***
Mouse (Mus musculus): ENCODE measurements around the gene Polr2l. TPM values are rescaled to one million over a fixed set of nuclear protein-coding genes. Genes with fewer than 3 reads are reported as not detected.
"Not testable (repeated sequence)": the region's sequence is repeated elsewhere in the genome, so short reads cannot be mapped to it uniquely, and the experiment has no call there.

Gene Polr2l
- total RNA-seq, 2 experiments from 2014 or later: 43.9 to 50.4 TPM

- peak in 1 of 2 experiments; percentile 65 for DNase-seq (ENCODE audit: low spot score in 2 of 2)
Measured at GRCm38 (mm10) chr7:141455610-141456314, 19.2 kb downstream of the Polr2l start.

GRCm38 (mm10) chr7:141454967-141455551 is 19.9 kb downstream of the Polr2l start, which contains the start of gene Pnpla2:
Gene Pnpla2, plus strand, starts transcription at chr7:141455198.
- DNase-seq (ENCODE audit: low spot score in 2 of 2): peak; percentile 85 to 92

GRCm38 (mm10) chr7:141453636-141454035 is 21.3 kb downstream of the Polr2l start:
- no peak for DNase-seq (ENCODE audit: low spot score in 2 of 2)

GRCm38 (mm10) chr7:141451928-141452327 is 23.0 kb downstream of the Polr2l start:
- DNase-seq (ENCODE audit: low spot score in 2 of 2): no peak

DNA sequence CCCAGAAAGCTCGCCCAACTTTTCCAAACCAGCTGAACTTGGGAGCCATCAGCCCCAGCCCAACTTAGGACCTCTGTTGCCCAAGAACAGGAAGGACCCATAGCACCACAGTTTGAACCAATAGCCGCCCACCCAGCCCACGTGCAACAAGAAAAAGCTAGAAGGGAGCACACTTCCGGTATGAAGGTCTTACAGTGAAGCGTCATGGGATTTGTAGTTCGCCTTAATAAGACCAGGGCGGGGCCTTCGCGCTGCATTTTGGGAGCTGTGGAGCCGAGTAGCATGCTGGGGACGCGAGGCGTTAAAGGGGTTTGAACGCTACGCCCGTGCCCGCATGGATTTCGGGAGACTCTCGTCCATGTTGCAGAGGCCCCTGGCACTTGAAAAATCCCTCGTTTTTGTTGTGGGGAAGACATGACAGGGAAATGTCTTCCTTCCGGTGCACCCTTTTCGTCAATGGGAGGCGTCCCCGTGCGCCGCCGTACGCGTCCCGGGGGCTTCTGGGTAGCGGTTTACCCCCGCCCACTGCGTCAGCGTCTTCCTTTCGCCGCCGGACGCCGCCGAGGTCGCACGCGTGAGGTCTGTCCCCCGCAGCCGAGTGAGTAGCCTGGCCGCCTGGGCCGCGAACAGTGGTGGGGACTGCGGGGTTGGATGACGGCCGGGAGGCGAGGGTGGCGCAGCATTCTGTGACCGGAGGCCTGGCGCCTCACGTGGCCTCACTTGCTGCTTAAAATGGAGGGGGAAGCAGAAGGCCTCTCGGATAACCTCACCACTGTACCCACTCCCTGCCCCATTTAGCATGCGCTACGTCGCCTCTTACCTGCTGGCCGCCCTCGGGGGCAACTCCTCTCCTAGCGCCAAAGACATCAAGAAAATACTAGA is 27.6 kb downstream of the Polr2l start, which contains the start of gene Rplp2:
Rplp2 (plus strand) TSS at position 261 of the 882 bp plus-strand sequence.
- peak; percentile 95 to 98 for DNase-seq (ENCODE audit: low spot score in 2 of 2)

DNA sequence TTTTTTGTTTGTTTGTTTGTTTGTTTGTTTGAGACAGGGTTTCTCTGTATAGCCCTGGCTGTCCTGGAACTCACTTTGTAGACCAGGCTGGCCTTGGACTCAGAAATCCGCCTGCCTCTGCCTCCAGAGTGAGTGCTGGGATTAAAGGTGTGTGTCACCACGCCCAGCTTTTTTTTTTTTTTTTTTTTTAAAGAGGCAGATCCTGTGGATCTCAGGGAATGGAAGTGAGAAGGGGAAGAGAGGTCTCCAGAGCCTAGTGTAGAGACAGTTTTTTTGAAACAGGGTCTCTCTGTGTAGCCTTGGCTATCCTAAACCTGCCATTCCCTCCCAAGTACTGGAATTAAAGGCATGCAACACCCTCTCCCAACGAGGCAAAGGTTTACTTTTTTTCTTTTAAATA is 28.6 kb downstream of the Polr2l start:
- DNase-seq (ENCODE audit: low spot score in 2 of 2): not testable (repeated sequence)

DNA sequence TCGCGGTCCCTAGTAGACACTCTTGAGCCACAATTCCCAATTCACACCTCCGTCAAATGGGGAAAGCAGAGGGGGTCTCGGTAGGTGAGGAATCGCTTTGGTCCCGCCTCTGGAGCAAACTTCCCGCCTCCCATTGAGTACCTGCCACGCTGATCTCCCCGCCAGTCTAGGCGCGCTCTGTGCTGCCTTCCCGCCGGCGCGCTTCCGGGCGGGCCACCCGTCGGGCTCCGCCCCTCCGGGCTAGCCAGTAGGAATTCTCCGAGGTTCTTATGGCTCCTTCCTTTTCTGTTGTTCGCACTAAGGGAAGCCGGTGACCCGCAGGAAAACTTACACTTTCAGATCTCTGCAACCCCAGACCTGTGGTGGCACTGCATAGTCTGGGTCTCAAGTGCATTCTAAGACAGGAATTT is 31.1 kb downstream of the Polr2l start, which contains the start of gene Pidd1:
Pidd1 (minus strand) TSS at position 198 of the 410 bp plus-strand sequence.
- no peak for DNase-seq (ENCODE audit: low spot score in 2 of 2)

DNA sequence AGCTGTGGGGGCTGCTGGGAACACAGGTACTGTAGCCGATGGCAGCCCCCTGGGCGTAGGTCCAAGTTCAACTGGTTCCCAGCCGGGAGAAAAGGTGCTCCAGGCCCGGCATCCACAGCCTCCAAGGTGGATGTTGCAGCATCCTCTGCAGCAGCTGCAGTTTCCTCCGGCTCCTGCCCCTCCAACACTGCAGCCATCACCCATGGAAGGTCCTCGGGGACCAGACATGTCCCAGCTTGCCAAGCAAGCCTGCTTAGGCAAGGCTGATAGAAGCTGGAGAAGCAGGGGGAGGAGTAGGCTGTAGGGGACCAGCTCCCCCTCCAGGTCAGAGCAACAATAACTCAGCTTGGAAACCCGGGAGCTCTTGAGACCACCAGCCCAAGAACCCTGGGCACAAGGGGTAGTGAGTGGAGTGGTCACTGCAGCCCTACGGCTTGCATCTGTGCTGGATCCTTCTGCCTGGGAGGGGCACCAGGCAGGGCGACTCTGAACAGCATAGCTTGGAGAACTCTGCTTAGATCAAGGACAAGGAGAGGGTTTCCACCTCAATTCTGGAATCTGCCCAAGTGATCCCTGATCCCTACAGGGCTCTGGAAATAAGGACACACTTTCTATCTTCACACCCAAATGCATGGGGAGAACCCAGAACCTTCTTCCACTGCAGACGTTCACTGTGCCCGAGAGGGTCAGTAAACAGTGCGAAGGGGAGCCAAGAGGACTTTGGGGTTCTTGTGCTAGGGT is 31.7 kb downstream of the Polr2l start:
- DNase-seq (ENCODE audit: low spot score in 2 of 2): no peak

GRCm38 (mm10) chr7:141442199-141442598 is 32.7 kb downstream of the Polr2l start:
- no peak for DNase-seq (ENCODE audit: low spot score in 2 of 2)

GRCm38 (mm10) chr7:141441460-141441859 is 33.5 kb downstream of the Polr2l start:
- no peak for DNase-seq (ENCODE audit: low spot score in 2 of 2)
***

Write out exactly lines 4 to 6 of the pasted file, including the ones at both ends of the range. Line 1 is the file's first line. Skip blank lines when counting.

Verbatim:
- total RNA-seq, 2 experiments from 2014 or later: 43.9 to 50.4 TPM

- peak in 1 of 2 experiments; percentile 65 for DNase-seq (ENCODE audit: low spot score in 2 of 2)
Measured at GRCm38 (mm10) chr7:141455610-141456314, 19.2 kb downstream of the Polr2l start.